A definitive guide to mask fashion on Capitol Hill – Roll Call

Fashion statement or no, her masks seem designed to go the distance, which is probably a good thing given that people might be covering their faces at the Capitol for a long time to come. Using fabrics they had on hand, tailors worked in-house to make the masks, which go for $22 a piece, says Lewis, who has pledged to donate one to charity for each he sells. His favorites include a “green botanical one that looks like palm trees,” which Pelosi wore on Thursday, and a rich blue one with impressionistic checks.

When you have to put on a mask, “this is a nice mask to put on,” says Lewis.

The ‘I’m still figuring this out’

When Sen. Tim Kaine wore a series of bandanas earlier this month, the Virginia Democrat sparked a bunch of Wild West memes in the process. “Tim Kaine’s Bandana Is The New Sheriff In Town,” went one DCist headline.

He’s not the only one using improvised gear. Democratic Sen. Maria Cantwell of Washington, for example, was spotted in April with a scarf pulled over her nose, wrapped around a few extra times.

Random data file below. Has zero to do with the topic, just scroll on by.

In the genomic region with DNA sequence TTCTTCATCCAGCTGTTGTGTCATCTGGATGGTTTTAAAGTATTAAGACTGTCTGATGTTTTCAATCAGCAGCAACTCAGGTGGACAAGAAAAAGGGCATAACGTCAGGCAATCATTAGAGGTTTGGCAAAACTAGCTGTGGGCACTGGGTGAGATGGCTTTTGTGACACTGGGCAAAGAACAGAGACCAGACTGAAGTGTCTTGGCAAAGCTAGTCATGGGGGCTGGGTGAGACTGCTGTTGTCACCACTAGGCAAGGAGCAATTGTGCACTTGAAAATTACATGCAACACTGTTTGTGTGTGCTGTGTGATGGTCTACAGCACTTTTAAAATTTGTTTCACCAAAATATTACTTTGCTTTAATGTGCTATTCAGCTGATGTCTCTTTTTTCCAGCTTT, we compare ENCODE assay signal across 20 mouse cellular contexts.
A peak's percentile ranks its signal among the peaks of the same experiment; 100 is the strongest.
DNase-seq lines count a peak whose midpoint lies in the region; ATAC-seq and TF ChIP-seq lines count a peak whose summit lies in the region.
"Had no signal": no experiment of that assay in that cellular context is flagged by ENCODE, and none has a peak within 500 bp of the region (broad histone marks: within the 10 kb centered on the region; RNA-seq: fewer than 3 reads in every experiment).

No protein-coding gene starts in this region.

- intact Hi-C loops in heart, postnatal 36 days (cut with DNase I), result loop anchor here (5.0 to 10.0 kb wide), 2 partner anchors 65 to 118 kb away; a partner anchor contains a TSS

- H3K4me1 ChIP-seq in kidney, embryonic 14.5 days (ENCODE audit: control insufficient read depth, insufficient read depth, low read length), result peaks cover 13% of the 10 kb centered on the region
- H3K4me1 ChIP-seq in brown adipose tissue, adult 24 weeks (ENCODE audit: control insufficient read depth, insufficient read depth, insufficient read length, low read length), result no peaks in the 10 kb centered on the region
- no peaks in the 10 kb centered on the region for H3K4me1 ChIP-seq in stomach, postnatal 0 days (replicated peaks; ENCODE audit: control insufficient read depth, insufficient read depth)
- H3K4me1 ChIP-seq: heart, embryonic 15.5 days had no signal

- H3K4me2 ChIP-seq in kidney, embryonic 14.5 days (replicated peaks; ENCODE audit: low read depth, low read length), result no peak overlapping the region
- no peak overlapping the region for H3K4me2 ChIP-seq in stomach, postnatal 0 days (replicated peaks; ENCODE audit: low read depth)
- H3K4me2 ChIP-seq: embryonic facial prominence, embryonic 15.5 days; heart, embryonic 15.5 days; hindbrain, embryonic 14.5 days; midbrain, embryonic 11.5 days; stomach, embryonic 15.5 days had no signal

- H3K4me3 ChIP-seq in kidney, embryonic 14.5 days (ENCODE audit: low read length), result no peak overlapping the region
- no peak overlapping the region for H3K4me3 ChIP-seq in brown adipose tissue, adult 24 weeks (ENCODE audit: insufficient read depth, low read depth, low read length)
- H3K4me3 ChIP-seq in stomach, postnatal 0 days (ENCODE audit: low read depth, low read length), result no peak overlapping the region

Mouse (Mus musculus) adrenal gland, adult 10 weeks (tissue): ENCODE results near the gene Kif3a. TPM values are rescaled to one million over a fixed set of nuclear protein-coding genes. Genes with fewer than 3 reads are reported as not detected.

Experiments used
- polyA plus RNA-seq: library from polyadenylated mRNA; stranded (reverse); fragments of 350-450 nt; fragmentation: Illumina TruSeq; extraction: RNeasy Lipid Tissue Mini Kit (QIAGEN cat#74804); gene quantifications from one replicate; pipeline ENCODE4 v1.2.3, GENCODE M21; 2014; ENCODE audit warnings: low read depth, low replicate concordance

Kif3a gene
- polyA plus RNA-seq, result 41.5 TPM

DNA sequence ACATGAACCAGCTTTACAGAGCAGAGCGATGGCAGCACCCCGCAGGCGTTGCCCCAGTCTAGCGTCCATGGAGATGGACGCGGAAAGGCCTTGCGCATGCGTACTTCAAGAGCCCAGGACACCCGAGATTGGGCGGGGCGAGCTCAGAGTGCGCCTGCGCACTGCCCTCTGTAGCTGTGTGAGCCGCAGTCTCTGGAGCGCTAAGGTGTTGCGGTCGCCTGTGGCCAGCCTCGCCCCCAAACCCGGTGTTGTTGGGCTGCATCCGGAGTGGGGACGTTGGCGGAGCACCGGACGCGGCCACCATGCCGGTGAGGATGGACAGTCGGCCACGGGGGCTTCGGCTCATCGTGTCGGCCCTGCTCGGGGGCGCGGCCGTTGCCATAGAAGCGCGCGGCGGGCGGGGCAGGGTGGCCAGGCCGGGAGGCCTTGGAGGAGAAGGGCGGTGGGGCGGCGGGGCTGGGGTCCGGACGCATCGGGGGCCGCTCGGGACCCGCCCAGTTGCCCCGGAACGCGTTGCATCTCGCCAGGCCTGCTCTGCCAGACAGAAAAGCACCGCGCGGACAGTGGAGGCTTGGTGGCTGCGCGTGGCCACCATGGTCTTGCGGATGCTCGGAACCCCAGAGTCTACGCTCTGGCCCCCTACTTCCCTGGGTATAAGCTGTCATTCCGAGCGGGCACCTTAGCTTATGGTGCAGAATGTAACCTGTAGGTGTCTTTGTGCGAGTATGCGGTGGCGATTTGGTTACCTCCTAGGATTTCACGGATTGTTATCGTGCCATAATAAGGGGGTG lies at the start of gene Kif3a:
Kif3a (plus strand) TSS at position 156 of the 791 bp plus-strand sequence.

Sen. Tim Kaine, D-Va., volunteers at the Arlington Food Assistance Center on May 4. (Tom Williams/CQ Roll Call)Sen. Maria Cantwell, D-Wash., leaves the Senate floor after a pro forma session on April 20. (Caroline Brehman/CQ Roll Call)Sen. Rand Paul, R-Ky., makes his way to the Senate Republican policy lunch on May 13. (Tom Williams/CQ Roll Call)

And then there’s Sen. Rand Paul. His “face covering” looks like a scruffy beard he grew in quarantine at home after testing positive for the coronavirus, because it is. When the Republican appeared at the Capitol in May, he told reporters he doesn’t plan to wear a mask.


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